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Sepsis is a major cause of critical illness worldwide, especially in resource-poor settings. Intensive care units (ICUs) in low- and middle-income countries (LMICs) face many challenges that could affect patient outcome. The aim of this review is to describe differences between resource-poor and resource-rich settings regarding the epidemiology, pathophysiology, economics, and research aspects of sepsis. We restricted this manuscript to the ICU setting although we are aware that many sepsis patients in LMICs are treated outside an ICU. Although many bacterial pathogens causing sepsis in LMICs are similar to those in high-income countries, resistance patterns to antimicrobial drugs can be very different; in addition, causes of sepsis in LMICs often include tropical diseases in which direct damaging effects of pathogens and their products can be more important than the host response. There are differences in ICU capacities around the world; not surprisingly the lowest capacities are found in LMICs with important heterogeneity within individual LMICs. Although many aspects of sepsis management developed in resource-rich countries are applicable in LMICs, implementation requires strong consideration of cost implications and important differences in resources. Addressing both disease-specific and setting-specific factors is important to improve performance of ICUs in LMICs. Although critical care for sepsis is likely cost-effective in LMIC setting, more detailed evaluation at both a macro- and micro-economy level is necessary. Sepsis management in resource-limited settings is a largely unexplored frontier with important opportunities for research, training, and other initiatives for improvement.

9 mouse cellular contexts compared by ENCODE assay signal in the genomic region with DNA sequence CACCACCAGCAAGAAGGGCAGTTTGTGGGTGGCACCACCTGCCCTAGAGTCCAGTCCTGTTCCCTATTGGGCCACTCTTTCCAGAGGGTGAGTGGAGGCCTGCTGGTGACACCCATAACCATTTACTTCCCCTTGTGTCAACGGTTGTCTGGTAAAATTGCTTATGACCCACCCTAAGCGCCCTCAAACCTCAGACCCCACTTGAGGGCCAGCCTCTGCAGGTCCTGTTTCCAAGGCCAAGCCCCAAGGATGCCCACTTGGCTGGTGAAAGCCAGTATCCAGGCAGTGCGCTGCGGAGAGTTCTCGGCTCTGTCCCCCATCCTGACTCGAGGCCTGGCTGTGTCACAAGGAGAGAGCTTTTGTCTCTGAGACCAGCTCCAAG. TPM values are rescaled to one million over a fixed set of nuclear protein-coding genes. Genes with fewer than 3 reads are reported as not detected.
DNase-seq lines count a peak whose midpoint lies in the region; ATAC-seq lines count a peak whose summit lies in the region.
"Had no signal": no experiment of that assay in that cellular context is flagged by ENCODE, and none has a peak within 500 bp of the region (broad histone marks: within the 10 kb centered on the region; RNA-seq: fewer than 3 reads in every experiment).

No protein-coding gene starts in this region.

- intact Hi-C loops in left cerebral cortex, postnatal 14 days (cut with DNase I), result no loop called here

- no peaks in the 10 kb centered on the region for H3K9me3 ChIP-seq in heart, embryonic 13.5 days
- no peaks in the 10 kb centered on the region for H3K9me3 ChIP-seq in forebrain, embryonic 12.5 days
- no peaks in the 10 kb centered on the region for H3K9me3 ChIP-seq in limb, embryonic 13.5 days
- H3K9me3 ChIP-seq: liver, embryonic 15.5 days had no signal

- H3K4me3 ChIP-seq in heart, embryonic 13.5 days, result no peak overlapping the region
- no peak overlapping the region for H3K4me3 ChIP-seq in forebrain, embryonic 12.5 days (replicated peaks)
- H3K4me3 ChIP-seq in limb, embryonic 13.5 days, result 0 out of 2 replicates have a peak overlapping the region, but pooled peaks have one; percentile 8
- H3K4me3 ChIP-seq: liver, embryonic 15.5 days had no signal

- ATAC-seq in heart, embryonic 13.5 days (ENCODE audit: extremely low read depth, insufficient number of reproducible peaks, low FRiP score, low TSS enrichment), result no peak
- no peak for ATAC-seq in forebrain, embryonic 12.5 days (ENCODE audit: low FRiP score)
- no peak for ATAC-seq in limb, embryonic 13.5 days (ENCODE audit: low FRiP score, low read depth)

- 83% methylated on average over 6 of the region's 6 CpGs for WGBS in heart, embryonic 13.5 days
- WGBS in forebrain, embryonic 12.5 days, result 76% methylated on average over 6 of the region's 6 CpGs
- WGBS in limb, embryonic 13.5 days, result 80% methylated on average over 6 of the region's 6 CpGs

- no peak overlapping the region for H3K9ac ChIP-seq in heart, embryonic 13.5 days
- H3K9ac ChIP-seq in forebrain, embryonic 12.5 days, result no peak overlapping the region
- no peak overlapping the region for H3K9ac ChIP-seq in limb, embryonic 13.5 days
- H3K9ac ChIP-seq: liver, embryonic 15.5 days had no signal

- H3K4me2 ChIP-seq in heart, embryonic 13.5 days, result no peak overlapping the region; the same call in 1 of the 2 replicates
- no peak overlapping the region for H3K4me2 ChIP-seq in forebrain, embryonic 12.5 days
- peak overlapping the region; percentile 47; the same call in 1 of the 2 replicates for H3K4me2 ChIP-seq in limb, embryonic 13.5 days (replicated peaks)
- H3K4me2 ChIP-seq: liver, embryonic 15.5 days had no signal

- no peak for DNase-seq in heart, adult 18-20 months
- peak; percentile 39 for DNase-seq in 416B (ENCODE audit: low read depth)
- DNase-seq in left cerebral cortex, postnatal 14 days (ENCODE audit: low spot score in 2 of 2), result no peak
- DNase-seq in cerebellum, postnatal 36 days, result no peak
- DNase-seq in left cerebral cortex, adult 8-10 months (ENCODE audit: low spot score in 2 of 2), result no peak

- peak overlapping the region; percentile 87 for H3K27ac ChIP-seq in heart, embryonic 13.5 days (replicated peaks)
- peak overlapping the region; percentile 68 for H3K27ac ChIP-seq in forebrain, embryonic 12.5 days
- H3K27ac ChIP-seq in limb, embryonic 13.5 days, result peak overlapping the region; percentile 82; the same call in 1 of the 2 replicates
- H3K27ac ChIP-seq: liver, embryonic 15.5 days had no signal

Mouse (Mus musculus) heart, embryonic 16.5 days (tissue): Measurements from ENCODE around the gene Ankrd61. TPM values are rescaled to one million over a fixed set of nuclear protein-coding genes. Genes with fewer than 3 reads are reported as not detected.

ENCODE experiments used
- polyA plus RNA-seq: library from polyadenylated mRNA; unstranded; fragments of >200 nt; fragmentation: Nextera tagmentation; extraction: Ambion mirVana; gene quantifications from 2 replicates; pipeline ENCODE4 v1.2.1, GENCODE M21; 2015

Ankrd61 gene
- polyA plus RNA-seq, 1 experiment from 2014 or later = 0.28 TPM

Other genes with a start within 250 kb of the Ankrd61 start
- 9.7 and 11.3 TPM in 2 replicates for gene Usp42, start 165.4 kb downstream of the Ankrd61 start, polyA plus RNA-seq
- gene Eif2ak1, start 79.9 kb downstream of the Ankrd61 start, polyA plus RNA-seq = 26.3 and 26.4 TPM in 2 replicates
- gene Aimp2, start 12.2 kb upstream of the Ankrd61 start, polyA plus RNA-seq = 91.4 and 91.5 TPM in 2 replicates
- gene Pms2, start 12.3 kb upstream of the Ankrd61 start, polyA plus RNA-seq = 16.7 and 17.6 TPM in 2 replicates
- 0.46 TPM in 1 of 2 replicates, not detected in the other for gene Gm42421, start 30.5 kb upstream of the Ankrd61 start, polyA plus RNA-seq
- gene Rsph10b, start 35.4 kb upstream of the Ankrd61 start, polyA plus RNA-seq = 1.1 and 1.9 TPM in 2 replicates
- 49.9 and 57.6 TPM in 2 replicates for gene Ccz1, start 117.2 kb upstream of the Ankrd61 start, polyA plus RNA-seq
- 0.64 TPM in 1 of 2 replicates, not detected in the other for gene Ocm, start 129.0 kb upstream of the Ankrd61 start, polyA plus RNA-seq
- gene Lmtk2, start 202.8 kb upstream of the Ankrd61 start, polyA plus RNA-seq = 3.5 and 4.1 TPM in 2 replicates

Publication Date



Mahidol University, Bangkok, Thailand